EXTRA: Yongzuo Temple, Taiyuan, Shanxi

(This article was published in the Shenzhen Daily on May 25, 2015.)

The Twin Pagodas (双塔) are at now-secularized Yongzuo
Temple (永祚寺), Taiyuan, Shanxi (山西, 太原市).

August 31, 2012 - Although not on my list, the Yongzuo ("Eternal Blessing") Temple was a "must see" for two reasons.

These are, in fact, the two pagodas which have gained the temple its alternate name, Shuangta or "Twin Pagoda" Temple. The temple and the older of the two towers were built in 1599; the second tower was completed about a decade later. Construction was sponsored by a wealthy local scholar to promote the development of local culture and train scholars for the Imperial Examination System.

It has an unusual layout. While most Buddhist temples face south, this one faces north, perhaps to face a nearby river. A performance stage larger than the one at Chongshan Temple lies across from the gate. And while the northeast is normally considered the "dangerous direction" and calls for greater protection, these pagodas lie in the southeast.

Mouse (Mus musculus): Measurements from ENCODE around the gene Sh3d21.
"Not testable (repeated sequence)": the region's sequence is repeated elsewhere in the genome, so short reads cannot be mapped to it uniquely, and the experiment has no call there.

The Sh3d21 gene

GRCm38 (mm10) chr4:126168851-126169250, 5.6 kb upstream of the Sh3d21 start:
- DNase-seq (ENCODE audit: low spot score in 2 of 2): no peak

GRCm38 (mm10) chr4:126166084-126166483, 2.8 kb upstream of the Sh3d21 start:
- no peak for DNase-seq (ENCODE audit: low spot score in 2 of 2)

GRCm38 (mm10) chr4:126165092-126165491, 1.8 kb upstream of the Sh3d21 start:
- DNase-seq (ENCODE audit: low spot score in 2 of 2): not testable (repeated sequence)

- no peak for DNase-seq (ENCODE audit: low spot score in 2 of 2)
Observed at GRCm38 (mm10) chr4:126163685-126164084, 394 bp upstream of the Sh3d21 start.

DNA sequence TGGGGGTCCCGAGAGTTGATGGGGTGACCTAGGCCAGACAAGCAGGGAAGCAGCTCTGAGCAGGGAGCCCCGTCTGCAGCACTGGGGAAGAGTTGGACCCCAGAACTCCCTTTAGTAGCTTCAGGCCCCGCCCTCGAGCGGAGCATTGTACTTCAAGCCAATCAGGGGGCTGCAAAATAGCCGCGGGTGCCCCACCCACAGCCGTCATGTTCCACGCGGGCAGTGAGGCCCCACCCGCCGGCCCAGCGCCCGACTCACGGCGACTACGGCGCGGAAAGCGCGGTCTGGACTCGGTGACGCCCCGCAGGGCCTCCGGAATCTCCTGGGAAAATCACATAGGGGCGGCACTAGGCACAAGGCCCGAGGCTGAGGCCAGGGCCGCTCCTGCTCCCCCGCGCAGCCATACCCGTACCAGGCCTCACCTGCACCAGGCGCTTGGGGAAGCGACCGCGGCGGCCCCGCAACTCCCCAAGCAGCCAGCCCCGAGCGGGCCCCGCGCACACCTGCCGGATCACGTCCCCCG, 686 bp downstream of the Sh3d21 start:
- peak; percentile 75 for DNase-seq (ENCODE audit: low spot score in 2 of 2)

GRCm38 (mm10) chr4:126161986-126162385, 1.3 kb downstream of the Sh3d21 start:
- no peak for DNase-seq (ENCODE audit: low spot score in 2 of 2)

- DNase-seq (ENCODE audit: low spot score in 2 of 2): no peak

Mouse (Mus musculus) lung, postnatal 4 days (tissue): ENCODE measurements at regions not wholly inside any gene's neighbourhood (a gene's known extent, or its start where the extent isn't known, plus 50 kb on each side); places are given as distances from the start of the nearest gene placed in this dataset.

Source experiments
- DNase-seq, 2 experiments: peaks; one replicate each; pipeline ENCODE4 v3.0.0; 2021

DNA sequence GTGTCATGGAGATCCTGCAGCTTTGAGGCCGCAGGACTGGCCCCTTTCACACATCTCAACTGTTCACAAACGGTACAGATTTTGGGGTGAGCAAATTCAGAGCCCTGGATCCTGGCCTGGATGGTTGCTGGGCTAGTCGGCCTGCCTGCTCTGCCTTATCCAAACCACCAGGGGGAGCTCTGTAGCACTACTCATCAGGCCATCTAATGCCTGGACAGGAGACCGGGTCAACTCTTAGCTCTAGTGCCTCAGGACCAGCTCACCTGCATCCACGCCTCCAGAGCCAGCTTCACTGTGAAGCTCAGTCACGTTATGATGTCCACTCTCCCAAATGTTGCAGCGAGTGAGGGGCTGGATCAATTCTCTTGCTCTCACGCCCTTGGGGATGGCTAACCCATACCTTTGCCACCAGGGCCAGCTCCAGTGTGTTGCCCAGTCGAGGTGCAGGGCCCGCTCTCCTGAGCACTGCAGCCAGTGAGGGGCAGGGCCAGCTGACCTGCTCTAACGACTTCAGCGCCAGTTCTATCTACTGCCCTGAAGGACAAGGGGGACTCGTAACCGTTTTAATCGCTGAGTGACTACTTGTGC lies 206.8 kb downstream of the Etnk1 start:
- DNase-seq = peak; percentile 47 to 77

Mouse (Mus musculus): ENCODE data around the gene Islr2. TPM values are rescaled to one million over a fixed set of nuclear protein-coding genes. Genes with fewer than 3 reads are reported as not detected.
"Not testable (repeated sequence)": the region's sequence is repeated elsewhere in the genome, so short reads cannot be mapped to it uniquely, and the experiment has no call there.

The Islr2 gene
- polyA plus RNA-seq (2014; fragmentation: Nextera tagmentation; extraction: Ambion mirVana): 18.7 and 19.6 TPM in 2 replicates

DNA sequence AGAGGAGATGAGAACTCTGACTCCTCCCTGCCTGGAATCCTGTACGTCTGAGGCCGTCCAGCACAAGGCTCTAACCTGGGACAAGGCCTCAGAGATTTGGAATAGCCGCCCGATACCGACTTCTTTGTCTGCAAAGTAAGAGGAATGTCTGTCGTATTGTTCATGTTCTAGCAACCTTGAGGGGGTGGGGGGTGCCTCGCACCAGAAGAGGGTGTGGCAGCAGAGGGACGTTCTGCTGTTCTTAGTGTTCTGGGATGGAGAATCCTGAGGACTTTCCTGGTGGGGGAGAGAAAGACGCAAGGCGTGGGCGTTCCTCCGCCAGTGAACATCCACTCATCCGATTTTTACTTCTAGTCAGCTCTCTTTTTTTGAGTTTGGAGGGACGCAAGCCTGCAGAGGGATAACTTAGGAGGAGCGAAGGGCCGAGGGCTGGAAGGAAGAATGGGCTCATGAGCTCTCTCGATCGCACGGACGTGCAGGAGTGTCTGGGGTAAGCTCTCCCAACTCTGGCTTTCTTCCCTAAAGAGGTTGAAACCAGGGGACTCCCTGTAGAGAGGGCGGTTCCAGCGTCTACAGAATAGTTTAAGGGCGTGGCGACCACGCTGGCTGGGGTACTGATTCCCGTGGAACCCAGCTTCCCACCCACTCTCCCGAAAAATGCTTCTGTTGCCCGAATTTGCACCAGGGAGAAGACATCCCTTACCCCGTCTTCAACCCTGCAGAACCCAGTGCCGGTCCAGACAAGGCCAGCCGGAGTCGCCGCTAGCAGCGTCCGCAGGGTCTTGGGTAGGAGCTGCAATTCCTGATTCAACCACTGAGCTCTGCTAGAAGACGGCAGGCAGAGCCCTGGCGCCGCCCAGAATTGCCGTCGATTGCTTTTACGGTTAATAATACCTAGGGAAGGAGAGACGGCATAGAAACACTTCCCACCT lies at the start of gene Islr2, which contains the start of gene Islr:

Walking straight in from the gate, one reaches a pleasant courtyard filled with greenery, where peonies descended from some planted here in the Ming will be in full bloom. A guest hall lies to one side, and a mediation hall to the other. Straight ahead is the Main Hall, with its beautiful groupings of statues.

Peony gardens lie on all sides, and there's a fine collection of over 200 steles. These have been gathered here from closed sites around the province.

At last one reaches the pagodas, lying off the main axis. Each one exceeds 54 meters in height. They are named Xuanwen ("declaring culture") and Wenfeng ("culture peak"), and are constructed of brick carved to appear like wood.

The temple is no longer an active place of Buddhist activities, and is administered by the local government.

GPS Info:
  • 37.84696, 112.59639


(Regarding problems with this map, please see the CHINA section on this page.)


More pictures can be found here.

The "Twin Pagodas" and front gate at Yongzuo Temple

The Ming-period Main Hall

The "Twin Pagodas" closer up

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